Currently governance of this protocol will be done through the federation, the node owner, currently these are major corporations who have paid $10,000,000 USD for a node, with an estimated running cost of $280,000 USD per year. This does go against the whole principal of decentralization but hey this coin is not intended to be decentralized the aim is to replace the legacy banking system with the tech giants of the world. While this current model is essentially permissioned Proof of Work protocol they do mention that over time membership eligibility would become more open based on ones holdings thus shifting towards permissioless Proof of Stake. Hopefully Facebook has a scalability solution for POS in stealth to facilitate this.
I am very intrigued by the move to permissionless from permissioned and personally I see genius in this; as people use the system and gain an understanding it does make sense that they can claim membership and let Libra be permissionless as there would be enough validators to regulate.
Consensus mechanism is always a big thing, with Libra they will use the a Byzantine Fault Tolerant Consensus. This prevents attacks as most votes are to be controlled by Byzantine validators whom will inherently be honest. It will distribute votes amongst validators in a set of 3f+1 votes where most f votes are controlled by Byzantine validators, this will allow for 33% of votes to be dishonest and not affect the system. Some additional modifications are well thought: A pacemaker to emit explicit timeouts which will improve efficiency, unpredictable leader election will limit attacks on leaders and aggregate signatures will be used to preserve validator identity while voting.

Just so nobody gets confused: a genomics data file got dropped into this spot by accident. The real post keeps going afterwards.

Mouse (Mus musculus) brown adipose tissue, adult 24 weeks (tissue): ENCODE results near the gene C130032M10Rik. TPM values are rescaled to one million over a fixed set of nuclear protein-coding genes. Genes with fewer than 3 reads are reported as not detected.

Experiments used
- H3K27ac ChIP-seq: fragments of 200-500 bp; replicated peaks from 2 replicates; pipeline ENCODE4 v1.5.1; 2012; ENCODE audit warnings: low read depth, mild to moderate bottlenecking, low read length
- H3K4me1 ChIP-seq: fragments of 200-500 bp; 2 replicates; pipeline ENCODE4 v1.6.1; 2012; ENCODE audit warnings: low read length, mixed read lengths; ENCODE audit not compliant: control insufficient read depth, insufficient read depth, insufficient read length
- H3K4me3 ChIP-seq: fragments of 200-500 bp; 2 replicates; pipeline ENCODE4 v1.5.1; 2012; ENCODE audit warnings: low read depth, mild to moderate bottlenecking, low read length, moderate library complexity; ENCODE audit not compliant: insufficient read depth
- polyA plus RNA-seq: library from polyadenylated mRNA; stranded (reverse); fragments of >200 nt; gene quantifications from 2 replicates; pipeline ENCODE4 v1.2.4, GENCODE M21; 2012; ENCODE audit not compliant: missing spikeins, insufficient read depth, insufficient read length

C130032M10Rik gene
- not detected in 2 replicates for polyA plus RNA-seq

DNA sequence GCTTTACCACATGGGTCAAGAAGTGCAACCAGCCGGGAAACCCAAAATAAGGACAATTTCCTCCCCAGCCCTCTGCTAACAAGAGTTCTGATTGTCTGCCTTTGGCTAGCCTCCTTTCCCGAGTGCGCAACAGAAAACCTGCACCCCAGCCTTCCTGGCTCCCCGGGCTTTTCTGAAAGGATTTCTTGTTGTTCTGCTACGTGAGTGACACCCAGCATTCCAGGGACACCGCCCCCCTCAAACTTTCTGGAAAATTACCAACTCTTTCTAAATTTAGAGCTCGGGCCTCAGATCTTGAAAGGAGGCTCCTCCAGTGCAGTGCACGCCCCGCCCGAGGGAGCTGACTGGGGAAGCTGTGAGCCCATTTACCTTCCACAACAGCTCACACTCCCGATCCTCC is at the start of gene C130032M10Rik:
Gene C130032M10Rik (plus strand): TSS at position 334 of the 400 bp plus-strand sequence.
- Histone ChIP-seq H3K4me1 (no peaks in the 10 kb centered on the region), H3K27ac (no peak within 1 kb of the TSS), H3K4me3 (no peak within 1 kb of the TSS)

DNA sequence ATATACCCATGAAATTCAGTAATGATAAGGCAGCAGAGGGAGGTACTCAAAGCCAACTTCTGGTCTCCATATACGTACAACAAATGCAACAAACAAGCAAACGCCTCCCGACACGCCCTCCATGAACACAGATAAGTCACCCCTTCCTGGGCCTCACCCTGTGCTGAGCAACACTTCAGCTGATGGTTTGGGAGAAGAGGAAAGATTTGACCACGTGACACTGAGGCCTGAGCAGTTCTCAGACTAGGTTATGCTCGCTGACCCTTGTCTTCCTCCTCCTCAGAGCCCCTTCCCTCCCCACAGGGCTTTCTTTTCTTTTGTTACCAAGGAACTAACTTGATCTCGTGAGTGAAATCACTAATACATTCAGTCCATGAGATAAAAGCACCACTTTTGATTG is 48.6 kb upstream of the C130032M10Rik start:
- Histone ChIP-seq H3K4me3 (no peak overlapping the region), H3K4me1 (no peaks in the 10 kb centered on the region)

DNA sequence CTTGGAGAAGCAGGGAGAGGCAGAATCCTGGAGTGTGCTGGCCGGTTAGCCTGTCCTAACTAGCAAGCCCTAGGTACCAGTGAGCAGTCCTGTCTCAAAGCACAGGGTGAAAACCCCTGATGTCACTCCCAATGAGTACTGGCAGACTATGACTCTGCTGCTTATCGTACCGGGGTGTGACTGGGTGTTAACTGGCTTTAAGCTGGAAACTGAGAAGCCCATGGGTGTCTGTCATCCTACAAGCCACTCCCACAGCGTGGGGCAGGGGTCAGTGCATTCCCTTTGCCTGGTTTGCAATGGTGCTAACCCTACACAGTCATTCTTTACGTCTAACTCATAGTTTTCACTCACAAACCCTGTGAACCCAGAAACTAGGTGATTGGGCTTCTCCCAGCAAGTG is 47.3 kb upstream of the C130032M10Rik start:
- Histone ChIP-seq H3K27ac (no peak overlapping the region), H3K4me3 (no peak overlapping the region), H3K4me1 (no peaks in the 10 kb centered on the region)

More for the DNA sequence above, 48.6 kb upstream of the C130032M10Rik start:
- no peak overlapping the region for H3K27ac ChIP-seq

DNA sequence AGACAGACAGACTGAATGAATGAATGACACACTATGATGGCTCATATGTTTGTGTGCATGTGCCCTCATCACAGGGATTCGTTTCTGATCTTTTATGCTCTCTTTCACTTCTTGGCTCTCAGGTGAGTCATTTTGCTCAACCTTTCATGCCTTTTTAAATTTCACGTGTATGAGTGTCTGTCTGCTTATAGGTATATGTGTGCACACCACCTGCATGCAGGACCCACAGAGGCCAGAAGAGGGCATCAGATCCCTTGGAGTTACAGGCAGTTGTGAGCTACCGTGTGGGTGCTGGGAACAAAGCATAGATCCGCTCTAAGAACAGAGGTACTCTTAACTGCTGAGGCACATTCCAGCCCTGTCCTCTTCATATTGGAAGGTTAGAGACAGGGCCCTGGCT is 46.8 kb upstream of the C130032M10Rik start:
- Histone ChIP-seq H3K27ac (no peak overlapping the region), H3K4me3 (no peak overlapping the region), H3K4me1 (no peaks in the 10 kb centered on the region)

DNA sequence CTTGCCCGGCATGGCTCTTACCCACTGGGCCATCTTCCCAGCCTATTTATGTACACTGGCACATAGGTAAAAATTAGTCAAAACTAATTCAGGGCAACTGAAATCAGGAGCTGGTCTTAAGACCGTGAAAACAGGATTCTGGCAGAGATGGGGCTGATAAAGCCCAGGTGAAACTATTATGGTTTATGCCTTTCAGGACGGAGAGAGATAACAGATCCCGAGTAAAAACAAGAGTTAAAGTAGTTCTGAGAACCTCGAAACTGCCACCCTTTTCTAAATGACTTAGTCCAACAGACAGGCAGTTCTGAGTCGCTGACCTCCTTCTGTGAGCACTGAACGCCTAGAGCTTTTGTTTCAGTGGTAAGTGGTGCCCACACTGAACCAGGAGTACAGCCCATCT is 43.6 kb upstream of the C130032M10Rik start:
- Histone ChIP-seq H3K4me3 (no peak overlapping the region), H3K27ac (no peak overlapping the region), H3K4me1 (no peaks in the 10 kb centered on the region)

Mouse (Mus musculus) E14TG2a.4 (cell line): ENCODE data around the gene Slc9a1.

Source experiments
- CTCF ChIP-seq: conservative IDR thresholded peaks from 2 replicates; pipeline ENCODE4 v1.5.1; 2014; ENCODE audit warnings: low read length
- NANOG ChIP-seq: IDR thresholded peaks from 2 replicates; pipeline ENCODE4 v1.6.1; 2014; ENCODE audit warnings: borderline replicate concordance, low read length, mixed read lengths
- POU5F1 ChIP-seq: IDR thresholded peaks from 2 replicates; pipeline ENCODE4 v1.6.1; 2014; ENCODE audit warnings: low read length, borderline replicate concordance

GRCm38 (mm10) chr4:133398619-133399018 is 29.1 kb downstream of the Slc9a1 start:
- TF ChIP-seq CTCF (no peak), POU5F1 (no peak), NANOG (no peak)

The million dollar question, or shall we call it billion. Transaction speed, they Libra claims that initially they will support 1000 transactions per second with 10 seconds in between batches, considering there are 100 nodes that sounds reasonable. The nodes will have a minimum requirement of 40Mbps connection, 1 commodity CPU and 16 TB SSD.
Now for the ultimate surprise; “The Libra protocol does not link accounts to a real-world identity”. This makes me wonder how receptive the governments of the world would be to this we all know privacy isn't something they like, neither does Facebook considering their history with user data. This also makes one wonder about KYC/AML and how all that will function.
In conclusion, I feel this is an excellent system that will expose the world to the power of crypto and will really disrupt the banks. Libra is reshaping the payments industry, creating new financial offerings while giving greater freedom of money and reducing capital restrictions globally through the dedollarization of the world.
Libra is a real threat, you want proof? The government is already trying to shut this down. They are scared and they should be as the famous quote goes “give me a country's money supply and I do not care who controls the military” Question is do we trust Facebook to be the world's superpower?
Libra will bank the unbanked and will bring the mainstream to the industry and open their eyes to the true potential of crypto. It maybe the anarchist inside me but if this system was decentralized the government could not even try to stop it, with well known reputable validators running the system they can. We cannot beat the banks and governments but Facebook can. Once they win that battle it will be much easier to show the mainstream the benefits of a decentralized version of Libra and we can finally transcend to decentralized crypto utopia.